We often commented that Spain is about to get a bailout – our convictions cos of the persistent denials that Spain would need one!! What a pattern that has been repeated in different situations. Denials for weeks… then overnight a deal is made. Then the markets and its behaviour is very predictable. I find it difficult, at one level, to accept that the market will always find its level, that it self-regulates in a healthy sense, but I do accept that it has a mind of its own (and this is the concept behind the word ‘city’ in Scripture). So the market: ‘markets have reacted well to the euro discussions and have risen today’ says the commentator in response to some latest meeting. Two days later, down they come, as the confidence that the latest (of how many?) meetings has not come up with the solution to end all the problems.
I realise it is ‘confidence’ that sustains the money world. We are confident that our money is safe in the banks so leave it there. If, however, we all rush for the money (UK figures) we discover that something like 2.7% is actually there, and also discover that once we handed the money over it is no longer ours by law anyway(!!), we might soon think about where we want to really place our confidence. Confidence, though is an issue. But also greed. The markets going up is not simply about confidence, but working each window to squeeze some more ‘money’ through it.
So probably the markets in the early part of next week will have a rise, given that the leaders have reacted to the Spanish problem and by the end of the week they will lose confidence.
But to the bailout (although it is likely to be termed a ‘loan’ rather than a bailout).
The timing is a week before the Greek elections. We do pray for the eurozone leaders. They desperately need some stability / fallback resources as the outcome of that election is far from known. Athens could come closer to a eurozone exit and unleash contagion.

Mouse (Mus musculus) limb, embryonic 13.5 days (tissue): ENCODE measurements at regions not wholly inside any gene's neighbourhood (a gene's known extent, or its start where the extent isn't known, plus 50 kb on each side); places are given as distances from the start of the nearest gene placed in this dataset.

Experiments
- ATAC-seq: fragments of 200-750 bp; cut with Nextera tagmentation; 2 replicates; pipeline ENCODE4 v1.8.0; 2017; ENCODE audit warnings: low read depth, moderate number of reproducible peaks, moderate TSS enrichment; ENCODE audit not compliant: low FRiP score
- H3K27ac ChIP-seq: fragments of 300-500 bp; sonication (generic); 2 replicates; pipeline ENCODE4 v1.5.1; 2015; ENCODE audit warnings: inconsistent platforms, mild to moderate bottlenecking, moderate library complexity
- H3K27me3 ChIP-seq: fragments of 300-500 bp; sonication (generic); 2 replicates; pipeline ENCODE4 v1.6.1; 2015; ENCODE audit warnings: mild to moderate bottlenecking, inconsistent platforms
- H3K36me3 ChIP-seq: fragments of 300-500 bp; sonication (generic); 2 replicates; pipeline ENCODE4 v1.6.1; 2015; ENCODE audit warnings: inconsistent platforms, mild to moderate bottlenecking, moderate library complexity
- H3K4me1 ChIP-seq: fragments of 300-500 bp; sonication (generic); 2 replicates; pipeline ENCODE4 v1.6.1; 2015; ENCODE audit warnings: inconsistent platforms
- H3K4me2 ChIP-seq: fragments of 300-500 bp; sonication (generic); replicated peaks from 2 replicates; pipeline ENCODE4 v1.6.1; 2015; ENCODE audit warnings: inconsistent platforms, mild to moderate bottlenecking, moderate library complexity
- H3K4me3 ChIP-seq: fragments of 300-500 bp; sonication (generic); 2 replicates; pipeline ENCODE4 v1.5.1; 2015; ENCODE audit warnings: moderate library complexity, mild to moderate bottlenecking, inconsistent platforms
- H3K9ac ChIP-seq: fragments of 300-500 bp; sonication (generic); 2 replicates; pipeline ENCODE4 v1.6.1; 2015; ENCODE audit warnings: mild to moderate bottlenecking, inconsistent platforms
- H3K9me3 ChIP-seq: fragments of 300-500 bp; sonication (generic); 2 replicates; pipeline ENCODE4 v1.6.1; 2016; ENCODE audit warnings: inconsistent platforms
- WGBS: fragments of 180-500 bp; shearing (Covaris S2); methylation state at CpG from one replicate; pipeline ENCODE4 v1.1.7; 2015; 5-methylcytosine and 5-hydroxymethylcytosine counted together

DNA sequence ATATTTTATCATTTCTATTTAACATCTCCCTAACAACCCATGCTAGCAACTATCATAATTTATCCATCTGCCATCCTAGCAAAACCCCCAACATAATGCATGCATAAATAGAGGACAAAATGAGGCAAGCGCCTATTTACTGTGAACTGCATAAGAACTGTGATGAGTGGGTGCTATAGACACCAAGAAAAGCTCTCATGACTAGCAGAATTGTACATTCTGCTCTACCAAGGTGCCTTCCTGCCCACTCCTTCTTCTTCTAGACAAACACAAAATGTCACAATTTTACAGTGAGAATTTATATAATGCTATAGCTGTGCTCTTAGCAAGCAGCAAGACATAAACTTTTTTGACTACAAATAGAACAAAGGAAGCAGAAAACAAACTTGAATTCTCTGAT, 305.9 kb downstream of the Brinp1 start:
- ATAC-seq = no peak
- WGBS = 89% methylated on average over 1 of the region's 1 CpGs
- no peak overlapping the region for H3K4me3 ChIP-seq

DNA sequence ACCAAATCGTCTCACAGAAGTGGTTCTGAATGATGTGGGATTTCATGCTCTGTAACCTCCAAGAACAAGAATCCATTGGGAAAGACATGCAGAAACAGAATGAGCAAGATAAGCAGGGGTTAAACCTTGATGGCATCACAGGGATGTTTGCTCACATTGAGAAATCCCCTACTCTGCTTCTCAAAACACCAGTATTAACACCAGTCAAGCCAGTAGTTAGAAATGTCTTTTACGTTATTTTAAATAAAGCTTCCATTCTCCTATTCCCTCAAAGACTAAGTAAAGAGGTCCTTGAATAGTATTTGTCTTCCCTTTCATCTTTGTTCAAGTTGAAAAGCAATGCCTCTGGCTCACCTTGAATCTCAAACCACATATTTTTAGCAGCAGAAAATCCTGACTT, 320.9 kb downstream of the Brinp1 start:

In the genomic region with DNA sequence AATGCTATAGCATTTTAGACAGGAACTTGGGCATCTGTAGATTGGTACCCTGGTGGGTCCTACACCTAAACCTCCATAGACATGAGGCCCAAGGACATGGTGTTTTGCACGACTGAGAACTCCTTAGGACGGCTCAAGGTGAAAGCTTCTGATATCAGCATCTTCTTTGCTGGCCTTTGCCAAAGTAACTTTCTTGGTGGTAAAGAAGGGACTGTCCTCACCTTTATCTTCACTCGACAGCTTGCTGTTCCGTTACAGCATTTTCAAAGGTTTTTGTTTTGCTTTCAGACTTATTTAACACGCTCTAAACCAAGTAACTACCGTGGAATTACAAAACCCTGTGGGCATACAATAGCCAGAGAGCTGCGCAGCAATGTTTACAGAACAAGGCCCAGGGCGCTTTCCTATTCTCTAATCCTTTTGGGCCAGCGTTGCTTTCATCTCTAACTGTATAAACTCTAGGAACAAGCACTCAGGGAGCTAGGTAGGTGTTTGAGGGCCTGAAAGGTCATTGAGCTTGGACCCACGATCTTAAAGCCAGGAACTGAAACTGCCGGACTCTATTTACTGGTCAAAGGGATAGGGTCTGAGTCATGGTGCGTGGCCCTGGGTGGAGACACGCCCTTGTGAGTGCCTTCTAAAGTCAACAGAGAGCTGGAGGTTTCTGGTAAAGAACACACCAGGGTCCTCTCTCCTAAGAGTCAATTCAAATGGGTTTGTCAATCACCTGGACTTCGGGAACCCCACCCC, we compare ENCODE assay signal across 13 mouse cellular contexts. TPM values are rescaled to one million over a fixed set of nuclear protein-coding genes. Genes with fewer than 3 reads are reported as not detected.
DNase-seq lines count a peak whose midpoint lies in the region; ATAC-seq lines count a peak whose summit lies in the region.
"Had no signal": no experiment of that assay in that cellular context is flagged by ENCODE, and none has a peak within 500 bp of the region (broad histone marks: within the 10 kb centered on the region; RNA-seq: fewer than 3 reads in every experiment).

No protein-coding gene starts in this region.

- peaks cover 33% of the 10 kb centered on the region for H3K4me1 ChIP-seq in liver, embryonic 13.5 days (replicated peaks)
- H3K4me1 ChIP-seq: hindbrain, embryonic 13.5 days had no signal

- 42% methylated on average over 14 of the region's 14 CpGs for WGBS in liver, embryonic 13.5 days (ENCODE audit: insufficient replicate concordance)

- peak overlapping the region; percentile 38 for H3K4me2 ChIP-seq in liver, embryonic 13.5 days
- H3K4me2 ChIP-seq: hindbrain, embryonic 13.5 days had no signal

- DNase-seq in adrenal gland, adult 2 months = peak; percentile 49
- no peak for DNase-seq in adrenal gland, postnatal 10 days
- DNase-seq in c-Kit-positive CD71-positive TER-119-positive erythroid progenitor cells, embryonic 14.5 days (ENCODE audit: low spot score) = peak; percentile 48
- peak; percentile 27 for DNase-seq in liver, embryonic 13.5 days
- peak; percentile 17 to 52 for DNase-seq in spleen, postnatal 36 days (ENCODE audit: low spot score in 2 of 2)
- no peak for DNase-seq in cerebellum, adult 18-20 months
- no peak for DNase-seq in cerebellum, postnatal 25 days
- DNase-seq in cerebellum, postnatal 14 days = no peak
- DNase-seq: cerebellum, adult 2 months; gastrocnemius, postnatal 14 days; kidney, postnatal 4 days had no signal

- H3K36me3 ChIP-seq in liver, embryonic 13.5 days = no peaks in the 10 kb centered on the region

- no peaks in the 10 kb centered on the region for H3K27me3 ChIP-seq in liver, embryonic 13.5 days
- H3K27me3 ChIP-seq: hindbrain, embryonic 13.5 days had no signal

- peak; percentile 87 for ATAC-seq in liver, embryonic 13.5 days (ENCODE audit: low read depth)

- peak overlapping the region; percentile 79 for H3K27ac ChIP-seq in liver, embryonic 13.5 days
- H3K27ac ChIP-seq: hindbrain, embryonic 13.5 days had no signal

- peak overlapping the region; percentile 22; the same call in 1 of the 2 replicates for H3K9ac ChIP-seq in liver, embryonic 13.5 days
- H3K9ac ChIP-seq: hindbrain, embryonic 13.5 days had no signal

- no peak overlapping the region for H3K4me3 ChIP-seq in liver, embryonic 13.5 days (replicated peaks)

With the bailout it will be Spaniards who will have to pay for this, but the average Spaniard is not to blame. They largely continue to pay their mortgages, relying on family when unemployment and wage cuts make it impossible to meet their bills.
The major deficit (the Spanish government was working with a balanced budget right up to a few years ago) has been caused by, or at least fuelled by, property developers and land speculators, together with the senior bank staff who made the loans. Then over the past few years this has not been addressed so has worsened.
And at a local government level much of the money that has come in has been spent on needless prestige projects. The Valencian Art and Science city is an example, with (still) a 600m deficit. There are also two brand new unused airports (for example the one in Valencia community was completed in March last year: cost 150m, no of planes landed there: 0), as well as many empty holiday homes.
The local governments are in huge debt with (sadly) much of the debt being owed to small, local businesses, who carried out work for the local authorities and have still not been paid.
The current intensity of austerity has risen. Health and education cutbacks are now part of a relentless drive towards deficit-cutting. Labour reform, meanwhile, is helping drive down wages.
Improved productivity and the fact that, after years of importing goods and cheap loans to feed an insatiable wave of consumption, Spain will soon be exporting more than it imports are signs that the drive towards internal devaluation is, slowly, working. But this comes at the terrible price of almost 6 million people unemployed. (Source: Tremlett, The Guardian.)
So we enter now a few weeks that will prove critical. I have always maintained that change is possible, but at times of crisis the leverage for change is greater. We can have a bigger influence in the Spirit.
Finance minister Luis de Guindos has warned that, “The future of the euro is going to play out in the next few weeks in Spain and Italy.”
A bank bailout may or may not help with the eventual survival of the euro. We pray for those in authority but also by the grace of God pull for a new shape across this continent.